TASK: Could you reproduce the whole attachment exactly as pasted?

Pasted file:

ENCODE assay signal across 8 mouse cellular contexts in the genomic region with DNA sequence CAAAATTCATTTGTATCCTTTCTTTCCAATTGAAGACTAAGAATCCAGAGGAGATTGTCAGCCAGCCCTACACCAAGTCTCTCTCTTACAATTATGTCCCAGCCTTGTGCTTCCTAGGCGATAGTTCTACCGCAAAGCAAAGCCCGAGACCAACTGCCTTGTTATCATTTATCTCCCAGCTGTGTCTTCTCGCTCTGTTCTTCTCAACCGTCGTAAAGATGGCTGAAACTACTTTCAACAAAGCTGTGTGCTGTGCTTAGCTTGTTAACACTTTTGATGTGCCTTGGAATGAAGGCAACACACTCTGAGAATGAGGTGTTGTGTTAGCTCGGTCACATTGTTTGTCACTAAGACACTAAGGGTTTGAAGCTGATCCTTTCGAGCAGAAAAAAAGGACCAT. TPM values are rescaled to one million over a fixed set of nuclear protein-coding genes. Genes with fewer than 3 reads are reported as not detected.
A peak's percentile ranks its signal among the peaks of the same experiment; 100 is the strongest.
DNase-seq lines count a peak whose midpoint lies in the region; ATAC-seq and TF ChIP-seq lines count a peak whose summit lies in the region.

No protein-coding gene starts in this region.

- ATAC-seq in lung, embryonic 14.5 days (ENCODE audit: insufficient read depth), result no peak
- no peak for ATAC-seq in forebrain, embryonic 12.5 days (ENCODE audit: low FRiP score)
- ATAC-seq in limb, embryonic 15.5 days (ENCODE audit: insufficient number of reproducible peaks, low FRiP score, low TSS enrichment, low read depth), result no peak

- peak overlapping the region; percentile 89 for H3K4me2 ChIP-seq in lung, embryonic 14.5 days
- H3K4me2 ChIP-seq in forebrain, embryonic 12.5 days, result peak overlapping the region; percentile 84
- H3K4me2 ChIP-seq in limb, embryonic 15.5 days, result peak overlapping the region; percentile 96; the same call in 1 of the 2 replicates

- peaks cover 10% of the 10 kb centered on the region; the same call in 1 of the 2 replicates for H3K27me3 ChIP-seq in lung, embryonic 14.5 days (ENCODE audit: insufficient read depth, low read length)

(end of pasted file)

ENCODE assay signal across 8 mouse cellular contexts in the genomic region with DNA sequence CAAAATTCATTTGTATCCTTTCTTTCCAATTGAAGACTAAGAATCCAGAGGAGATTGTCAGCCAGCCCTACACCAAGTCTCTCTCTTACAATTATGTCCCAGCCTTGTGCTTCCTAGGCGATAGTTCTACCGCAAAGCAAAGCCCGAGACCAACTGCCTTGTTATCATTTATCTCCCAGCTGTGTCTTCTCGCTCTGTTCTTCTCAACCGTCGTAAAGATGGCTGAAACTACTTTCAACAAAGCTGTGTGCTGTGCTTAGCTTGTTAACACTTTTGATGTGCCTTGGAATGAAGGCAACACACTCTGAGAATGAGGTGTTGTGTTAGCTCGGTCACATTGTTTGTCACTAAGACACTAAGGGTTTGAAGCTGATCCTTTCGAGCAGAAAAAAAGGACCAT. TPM values are rescaled to one million over a fixed set of nuclear protein-coding genes. Genes with fewer than 3 reads are reported as not detected.
A peak's percentile ranks its signal among the peaks of the same experiment; 100 is the strongest.
DNase-seq lines count a peak whose midpoint lies in the region; ATAC-seq and TF ChIP-seq lines count a peak whose summit lies in the region.

No protein-coding gene starts in this region.

- ATAC-seq in lung, embryonic 14.5 days (ENCODE audit: insufficient read depth), result no peak
- no peak for ATAC-seq in forebrain, embryonic 12.5 days (ENCODE audit: low FRiP score)
- ATAC-seq in limb, embryonic 15.5 days (ENCODE audit: insufficient number of reproducible peaks, low FRiP score, low TSS enrichment, low read depth), result no peak

- peak overlapping the region; percentile 89 for H3K4me2 ChIP-seq in lung, embryonic 14.5 days
- H3K4me2 ChIP-seq in forebrain, embryonic 12.5 days, result peak overlapping the region; percentile 84
- H3K4me2 ChIP-seq in limb, embryonic 15.5 days, result peak overlapping the region; percentile 96; the same call in 1 of the 2 replicates

- peaks cover 10% of the 10 kb centered on the region; the same call in 1 of the 2 replicates for H3K27me3 ChIP-seq in lung, embryonic 14.5 days (ENCODE audit: insufficient read depth, low read length)